Entropy Definition (was Re: passphrases with more than 160 bits of entropy)
Erik Zenner
ez at cryptico.com
Fri Mar 24 04:14:46 EST 2006
> Shannon entropy is the one most people know, but it's all
> wrong for deciding how many samples you need to derive a key.
> The kind of classic illustration of this is the probability
> distirbution:
>
> 0 occurs with probability 1/2
> each other number from 1 to 2^{160}+1 happens with
> probability 2^{-161}.
>
> The Shannon entropy on this distribution is 81.5 bits. But
> if you tried to sample it once to generate an 80-bit Skipjack
> key, half the time, I'd guess your key on my first try.
It's entirely correct that entropy is the wrong measure here, but
the question is how a good measure would look like.
Assume that you have a sample space with N elements and an intelligent
attacker (i.e., one that tries the most probable elements first). Then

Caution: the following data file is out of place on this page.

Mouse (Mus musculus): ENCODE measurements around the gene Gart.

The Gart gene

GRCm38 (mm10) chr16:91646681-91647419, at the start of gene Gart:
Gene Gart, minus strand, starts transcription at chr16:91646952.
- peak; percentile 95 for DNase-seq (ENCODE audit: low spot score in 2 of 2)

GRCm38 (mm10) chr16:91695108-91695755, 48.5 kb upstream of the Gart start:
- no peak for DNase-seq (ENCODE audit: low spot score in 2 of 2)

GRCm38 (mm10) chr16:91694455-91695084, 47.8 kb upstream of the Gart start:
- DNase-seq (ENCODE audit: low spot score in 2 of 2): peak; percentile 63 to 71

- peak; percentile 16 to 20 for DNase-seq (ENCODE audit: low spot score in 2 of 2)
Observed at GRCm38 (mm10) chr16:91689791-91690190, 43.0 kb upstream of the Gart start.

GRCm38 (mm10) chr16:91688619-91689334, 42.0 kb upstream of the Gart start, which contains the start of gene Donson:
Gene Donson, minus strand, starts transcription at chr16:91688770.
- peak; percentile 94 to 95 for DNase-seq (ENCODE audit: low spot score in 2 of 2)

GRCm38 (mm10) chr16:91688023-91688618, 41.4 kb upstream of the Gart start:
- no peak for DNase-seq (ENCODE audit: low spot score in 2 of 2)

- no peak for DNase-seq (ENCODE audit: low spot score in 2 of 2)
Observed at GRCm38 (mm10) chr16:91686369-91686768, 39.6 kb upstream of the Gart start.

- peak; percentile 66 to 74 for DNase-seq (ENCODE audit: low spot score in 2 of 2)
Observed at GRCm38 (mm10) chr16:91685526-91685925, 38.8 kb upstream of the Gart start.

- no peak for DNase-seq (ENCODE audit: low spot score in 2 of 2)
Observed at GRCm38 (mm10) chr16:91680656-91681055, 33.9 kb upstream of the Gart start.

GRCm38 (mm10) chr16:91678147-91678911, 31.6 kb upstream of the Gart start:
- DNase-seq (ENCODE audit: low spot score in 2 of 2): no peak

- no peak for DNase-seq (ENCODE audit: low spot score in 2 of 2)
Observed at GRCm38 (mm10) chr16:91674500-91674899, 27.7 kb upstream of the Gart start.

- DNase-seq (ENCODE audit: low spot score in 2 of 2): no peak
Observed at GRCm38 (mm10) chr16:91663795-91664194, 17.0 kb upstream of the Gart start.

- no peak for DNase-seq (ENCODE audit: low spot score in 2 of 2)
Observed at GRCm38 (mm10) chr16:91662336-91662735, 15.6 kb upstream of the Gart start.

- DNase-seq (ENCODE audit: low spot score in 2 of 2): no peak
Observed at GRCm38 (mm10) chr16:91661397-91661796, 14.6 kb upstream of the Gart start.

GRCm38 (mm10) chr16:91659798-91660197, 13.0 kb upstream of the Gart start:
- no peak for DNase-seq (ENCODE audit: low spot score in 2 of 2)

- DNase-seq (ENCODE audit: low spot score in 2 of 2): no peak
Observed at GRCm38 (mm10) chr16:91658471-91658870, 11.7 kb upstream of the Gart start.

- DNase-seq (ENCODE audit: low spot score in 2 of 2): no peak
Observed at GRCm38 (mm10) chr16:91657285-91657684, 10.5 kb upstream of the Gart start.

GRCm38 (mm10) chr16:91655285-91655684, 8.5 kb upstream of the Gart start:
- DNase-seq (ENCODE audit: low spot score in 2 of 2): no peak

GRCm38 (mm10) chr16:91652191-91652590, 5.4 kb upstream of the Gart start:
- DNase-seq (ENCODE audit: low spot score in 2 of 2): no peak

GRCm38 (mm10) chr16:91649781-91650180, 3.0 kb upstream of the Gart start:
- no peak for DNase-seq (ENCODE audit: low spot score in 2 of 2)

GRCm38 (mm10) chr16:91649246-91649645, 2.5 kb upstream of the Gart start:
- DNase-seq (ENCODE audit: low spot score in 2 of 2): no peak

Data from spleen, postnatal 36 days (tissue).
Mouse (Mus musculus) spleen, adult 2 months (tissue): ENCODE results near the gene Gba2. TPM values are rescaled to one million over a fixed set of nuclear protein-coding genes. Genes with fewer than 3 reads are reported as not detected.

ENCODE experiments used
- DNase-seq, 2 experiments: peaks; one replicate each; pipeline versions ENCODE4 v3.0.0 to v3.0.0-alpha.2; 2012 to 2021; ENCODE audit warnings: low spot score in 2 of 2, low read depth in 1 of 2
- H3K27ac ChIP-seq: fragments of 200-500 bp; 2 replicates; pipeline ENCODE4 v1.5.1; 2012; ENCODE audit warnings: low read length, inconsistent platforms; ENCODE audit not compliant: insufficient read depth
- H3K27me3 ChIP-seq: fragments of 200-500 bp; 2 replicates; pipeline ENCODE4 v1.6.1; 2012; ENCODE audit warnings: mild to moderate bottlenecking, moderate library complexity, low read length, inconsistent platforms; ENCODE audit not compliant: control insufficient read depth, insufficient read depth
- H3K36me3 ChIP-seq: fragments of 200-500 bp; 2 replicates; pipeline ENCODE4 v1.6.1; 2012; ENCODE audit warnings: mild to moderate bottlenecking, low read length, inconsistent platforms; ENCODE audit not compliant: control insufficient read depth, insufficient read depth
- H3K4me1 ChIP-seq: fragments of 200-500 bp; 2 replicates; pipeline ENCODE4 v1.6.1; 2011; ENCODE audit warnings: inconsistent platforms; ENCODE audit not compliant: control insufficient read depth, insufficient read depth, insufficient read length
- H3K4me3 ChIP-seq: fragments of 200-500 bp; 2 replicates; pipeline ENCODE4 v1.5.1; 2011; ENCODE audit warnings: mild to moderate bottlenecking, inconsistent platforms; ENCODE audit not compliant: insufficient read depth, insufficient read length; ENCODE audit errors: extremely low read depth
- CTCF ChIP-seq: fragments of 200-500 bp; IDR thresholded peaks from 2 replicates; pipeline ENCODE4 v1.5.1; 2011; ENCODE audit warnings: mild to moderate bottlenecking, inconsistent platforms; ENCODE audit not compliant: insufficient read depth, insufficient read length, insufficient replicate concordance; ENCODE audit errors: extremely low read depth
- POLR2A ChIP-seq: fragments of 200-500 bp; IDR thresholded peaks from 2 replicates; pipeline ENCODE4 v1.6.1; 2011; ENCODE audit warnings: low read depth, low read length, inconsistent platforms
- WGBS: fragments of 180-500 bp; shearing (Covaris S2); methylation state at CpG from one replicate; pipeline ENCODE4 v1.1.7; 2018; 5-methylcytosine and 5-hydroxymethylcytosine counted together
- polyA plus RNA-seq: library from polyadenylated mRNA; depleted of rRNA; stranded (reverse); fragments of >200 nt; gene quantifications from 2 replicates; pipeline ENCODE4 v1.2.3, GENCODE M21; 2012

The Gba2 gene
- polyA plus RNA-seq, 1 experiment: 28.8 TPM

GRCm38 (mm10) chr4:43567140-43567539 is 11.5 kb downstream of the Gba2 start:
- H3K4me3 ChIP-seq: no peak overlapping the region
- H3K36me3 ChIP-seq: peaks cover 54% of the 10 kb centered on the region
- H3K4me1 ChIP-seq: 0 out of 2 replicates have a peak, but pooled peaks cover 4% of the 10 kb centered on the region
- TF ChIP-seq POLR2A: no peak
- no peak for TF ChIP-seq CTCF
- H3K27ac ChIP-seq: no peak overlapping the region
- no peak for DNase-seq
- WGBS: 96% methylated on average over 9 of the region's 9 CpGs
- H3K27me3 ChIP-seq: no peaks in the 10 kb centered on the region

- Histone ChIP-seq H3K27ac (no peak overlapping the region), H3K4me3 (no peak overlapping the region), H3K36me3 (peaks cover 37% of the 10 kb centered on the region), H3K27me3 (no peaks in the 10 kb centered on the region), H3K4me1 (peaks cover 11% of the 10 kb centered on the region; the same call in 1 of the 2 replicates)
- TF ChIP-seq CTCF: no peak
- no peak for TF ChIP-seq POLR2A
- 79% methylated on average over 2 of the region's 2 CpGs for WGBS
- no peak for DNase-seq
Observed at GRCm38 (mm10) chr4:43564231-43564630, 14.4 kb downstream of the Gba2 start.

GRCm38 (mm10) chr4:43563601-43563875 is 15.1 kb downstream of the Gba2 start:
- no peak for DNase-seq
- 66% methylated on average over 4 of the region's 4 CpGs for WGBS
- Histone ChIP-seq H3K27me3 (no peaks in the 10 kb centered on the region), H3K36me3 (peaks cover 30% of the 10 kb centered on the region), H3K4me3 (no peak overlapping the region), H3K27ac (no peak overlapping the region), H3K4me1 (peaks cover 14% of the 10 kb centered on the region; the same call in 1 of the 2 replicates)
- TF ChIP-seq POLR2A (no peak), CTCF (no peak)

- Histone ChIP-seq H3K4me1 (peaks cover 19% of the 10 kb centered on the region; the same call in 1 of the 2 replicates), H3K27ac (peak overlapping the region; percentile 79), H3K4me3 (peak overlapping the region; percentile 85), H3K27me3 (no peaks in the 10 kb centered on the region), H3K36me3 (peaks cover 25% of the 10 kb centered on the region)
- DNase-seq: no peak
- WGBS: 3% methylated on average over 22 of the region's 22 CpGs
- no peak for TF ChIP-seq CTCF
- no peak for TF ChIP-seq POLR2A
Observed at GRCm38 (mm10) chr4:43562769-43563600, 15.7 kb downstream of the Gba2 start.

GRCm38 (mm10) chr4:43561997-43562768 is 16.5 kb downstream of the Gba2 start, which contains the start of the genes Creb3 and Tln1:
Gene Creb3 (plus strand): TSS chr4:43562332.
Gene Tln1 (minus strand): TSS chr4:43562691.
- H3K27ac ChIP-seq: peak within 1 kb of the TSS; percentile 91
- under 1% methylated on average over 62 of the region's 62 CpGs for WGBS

what you actually are interested in is that the attacker's probability
of success after q sampling attempts is as close as possible to the
lowest possible, namely q * 2^{-N}. A natural way of measuring this
seems to be some kind of distance between Pr[succ after q samples] and
the ideal function q * 2^{-N}. Such a measure might allow a designer
to decide whether a non-perfect distribution is still "acceptable" or
simply "far out". Is anyone aware of whether (and where) this was
discussed in the literature, or what other approaches are taken?
Erik
--
Dr. Erik Zenner Phone: +45 39 17 96 06 Cryptico A/S
Chief Cryptographer Mobile: +45 60 77 95 41 Fruebjergvej 3
ez at cryptico.com www.cryptico.com DK 2100 Copenhagen
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